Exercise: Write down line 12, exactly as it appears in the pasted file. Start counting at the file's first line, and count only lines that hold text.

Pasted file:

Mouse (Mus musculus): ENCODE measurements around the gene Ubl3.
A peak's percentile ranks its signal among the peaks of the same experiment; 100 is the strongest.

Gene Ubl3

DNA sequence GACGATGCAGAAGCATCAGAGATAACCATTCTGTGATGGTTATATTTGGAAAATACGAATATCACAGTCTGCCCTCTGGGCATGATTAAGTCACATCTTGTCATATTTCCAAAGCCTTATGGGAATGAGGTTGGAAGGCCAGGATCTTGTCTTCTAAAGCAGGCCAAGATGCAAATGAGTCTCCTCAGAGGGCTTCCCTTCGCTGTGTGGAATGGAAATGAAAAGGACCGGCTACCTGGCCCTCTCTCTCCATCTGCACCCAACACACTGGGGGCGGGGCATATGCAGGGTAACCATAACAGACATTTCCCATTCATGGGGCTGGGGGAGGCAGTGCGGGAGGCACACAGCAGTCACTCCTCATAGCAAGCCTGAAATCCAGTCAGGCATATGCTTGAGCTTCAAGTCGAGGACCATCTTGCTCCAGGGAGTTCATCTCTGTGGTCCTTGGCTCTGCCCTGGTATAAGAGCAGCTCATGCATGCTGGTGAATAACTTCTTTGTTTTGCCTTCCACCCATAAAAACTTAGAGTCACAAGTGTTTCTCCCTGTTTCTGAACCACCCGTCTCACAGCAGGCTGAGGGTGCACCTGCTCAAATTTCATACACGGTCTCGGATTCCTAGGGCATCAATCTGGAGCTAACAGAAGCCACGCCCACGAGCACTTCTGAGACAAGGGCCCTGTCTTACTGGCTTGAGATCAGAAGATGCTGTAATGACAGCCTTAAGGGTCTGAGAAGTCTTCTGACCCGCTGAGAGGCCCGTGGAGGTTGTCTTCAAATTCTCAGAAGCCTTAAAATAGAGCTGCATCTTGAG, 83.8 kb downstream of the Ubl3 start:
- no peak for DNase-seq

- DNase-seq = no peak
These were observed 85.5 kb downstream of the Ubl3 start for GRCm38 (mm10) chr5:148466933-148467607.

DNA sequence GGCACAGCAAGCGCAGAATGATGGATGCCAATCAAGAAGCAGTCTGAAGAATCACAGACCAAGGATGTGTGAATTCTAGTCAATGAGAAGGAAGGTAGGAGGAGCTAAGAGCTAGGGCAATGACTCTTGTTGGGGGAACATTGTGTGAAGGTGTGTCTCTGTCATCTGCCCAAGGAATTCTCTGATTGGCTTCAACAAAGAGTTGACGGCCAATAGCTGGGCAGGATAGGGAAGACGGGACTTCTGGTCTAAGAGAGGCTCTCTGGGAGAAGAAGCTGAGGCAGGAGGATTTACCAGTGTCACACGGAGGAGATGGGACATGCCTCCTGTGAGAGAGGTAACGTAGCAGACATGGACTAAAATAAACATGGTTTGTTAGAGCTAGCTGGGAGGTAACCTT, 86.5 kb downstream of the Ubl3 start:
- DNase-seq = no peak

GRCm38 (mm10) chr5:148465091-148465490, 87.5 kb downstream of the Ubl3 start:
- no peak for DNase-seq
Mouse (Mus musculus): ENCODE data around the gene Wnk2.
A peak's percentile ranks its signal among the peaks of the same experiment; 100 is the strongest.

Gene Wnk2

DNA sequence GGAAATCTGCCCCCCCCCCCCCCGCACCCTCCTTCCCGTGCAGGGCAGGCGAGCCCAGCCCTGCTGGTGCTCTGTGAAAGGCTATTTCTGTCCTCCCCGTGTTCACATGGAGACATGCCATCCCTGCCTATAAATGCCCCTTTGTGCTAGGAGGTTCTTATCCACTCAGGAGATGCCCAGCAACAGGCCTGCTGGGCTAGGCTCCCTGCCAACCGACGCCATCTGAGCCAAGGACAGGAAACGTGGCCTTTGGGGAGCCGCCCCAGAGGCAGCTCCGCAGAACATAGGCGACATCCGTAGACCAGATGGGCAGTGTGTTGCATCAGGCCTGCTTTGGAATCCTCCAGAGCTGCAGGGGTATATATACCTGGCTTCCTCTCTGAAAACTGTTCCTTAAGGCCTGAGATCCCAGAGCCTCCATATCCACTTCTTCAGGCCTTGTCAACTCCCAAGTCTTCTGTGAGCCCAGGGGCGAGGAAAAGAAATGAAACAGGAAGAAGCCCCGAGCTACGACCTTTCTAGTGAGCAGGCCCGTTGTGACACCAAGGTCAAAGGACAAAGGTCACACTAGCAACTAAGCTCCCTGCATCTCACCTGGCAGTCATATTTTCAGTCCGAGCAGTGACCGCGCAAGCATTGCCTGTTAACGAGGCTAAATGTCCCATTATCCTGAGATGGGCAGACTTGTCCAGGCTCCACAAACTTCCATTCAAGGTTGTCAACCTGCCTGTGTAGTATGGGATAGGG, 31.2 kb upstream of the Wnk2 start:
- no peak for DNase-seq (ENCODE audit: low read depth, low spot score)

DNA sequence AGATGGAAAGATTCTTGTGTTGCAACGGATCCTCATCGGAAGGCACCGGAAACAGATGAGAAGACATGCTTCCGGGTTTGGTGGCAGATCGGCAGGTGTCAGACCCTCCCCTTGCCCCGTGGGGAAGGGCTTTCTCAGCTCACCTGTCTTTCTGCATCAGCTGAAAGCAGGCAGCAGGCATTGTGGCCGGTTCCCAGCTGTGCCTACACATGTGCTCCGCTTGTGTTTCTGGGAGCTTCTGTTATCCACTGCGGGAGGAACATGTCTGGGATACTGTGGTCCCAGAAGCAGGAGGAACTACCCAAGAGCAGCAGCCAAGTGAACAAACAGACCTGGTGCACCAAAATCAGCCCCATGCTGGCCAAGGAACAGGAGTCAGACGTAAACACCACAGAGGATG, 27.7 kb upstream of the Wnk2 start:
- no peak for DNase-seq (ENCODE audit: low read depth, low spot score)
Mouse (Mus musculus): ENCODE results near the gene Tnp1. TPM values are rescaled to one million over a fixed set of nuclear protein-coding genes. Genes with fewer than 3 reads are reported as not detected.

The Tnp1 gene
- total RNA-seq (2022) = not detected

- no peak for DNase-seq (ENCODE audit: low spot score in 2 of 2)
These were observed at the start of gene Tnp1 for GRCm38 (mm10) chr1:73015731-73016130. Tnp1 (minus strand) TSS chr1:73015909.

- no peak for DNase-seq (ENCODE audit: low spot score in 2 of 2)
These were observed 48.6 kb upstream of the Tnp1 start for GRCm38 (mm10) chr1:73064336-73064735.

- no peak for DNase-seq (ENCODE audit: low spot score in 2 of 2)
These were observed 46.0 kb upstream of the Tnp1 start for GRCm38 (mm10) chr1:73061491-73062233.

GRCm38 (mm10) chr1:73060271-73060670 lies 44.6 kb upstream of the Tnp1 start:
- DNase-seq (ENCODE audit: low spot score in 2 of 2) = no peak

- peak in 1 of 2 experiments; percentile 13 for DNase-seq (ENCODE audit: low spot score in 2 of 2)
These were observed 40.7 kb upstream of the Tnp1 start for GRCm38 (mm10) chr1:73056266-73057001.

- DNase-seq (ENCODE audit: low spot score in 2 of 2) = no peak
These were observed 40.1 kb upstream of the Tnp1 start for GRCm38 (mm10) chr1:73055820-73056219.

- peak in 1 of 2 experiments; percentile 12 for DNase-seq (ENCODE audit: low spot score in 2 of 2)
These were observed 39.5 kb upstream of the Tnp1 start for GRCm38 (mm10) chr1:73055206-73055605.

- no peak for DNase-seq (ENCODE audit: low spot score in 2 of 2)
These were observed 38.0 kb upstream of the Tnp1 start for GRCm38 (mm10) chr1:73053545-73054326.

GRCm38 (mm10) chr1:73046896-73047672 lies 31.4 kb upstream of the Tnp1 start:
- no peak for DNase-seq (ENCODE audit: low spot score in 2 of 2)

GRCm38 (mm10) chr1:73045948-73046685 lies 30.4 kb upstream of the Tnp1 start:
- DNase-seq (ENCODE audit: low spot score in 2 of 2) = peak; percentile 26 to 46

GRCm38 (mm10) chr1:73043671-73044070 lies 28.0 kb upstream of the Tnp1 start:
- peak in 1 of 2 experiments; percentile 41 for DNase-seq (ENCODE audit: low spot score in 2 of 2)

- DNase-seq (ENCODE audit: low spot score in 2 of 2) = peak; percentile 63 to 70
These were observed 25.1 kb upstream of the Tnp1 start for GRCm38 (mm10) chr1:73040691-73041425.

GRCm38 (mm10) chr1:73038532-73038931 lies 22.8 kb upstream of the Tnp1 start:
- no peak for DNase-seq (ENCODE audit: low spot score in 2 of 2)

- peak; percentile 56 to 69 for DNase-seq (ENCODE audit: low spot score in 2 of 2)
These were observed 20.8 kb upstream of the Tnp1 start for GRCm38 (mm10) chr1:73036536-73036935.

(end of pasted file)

Mouse (Mus musculus): ENCODE data around the gene Wnk2.